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What is a Root Canal?

Dr. Mesa Roth

Let’s not beat around the bush: Nobody wants to get a root canal, and no dentist wants to tell a patient they need one. While it’s a treatment for severely decayed teeth, we help our patients understand it’s nothing to worry about. As with all dental procedures, you’ll be eating and smiling better than ever after it’s complete!

Small cavities from tooth decay just affect the enamel, with acids creating cavities. Your dentist usually treats this with a filling, or in the case of severe decay of the enamel, with a ceramic crown. In cases of severe decay or when the root becomes infected, your dentist will need to perform a root canal.

Root canal appointments usually take about an hour and a half. The procedure isn’t invasive, and shouldn’t cause any more discomfort than receiving a filling or a crown. You’ll receive local anesthetic during the procedure, and the area may be tender for a few days afterwards.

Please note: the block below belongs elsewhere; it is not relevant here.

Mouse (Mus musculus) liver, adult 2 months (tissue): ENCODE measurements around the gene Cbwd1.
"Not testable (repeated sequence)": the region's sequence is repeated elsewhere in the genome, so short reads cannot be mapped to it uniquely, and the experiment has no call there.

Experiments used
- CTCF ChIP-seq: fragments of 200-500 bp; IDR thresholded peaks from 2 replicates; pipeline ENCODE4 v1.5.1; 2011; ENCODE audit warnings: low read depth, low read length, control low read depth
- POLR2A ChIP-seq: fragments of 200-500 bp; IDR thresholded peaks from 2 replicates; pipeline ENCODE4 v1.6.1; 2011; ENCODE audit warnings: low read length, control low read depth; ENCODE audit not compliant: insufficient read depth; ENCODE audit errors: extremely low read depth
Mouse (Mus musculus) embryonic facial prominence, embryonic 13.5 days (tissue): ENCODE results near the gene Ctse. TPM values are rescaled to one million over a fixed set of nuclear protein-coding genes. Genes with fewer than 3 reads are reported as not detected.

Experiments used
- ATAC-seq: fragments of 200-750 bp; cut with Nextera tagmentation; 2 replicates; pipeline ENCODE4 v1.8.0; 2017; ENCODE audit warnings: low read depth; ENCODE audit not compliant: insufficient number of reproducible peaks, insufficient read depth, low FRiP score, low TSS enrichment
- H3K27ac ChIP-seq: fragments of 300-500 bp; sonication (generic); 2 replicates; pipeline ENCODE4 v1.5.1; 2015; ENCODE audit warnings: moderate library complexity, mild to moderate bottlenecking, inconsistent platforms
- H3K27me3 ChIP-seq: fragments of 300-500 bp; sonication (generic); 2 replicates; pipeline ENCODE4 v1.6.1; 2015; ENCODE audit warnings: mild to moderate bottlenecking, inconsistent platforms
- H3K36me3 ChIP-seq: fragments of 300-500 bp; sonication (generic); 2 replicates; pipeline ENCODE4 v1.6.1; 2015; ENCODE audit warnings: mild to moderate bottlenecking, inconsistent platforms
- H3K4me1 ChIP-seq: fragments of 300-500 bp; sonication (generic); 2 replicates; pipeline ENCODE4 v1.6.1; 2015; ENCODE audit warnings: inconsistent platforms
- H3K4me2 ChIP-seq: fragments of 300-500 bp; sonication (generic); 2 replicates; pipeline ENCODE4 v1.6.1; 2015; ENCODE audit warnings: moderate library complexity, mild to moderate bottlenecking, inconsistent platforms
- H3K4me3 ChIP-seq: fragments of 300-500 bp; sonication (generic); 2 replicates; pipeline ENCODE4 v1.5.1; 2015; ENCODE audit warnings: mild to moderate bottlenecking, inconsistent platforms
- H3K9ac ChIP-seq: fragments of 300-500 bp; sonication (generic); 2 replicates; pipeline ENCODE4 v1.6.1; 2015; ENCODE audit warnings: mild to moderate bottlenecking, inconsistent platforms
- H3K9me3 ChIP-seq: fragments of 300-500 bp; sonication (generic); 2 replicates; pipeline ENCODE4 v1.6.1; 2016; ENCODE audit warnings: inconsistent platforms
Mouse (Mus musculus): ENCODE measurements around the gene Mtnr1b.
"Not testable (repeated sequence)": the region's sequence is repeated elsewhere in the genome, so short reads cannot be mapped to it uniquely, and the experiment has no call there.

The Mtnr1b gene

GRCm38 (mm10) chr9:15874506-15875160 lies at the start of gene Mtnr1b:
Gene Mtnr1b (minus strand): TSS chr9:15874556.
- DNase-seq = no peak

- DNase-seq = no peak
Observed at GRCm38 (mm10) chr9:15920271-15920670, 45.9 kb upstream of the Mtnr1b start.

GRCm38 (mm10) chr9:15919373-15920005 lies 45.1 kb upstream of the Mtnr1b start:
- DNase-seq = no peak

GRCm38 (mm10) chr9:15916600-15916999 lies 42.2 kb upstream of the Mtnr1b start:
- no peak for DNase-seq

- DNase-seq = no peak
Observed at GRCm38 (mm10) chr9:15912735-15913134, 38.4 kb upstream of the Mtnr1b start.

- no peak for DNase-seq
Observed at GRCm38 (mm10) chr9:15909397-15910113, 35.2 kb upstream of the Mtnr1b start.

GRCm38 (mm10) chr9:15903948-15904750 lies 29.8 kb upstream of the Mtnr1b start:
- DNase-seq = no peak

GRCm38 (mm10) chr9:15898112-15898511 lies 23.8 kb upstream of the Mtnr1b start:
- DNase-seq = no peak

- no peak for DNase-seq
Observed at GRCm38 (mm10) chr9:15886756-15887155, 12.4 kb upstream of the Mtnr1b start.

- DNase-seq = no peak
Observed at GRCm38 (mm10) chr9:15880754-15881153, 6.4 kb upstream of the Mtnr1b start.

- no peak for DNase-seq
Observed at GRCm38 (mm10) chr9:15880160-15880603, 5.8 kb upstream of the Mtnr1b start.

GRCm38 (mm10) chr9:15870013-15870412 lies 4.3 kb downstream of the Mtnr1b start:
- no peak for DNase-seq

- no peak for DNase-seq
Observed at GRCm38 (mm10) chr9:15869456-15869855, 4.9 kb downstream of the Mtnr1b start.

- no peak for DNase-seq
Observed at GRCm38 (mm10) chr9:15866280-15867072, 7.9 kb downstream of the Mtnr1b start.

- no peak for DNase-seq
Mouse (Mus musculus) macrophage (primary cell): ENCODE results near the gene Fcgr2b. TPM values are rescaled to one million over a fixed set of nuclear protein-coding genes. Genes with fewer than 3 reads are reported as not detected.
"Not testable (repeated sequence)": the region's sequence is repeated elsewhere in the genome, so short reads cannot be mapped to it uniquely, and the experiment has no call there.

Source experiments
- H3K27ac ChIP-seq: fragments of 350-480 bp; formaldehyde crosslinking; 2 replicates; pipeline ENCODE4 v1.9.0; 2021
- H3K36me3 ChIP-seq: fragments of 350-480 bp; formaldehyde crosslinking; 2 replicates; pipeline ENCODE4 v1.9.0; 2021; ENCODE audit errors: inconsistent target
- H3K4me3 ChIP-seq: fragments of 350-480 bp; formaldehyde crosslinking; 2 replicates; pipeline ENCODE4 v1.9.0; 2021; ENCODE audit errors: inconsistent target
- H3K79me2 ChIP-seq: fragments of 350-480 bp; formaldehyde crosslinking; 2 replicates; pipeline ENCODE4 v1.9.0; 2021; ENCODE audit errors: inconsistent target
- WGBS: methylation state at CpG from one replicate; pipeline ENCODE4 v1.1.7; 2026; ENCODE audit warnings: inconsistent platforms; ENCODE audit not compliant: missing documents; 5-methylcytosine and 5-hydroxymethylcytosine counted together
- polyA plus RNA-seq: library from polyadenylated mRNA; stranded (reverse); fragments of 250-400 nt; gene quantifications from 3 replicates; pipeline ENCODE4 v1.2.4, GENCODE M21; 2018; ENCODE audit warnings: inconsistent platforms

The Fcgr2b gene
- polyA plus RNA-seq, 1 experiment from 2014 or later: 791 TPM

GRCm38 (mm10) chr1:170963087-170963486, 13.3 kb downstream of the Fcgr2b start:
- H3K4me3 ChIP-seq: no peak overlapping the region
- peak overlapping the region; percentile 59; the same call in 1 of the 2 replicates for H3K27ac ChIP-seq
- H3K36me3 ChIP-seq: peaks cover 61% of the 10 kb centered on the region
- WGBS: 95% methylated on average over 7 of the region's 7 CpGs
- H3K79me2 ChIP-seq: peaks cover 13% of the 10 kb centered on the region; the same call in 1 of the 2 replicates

During the procedure, your dentist administers your anesthetic, and then makes an opening in the crown of your tooth. Using this opening ,and very, very small instruments, the damaged or infected pulp in your tooth is removed. Once the pulp is removed and shaped, your dentist fills the void with a rubbery substance, and seals the tooth, usually with a crown or another similar restoration.

A root canal can help save a natural tooth, so don’t put off the procedure. Delaying a root canal may ultimately lead you to lose the tooth. An extracted tooth leads to more complications, including shifting of the teeth around it and, in some cases, additional extractions because neighboring teeth absorb the forces of chewing.

Don’t be intimidated when your dentist says you need a root canal! While it may have a reputation as less ideal than needing a filling or a crown, it’s a proven, minimally invasive treatment for damaged teeth.

 

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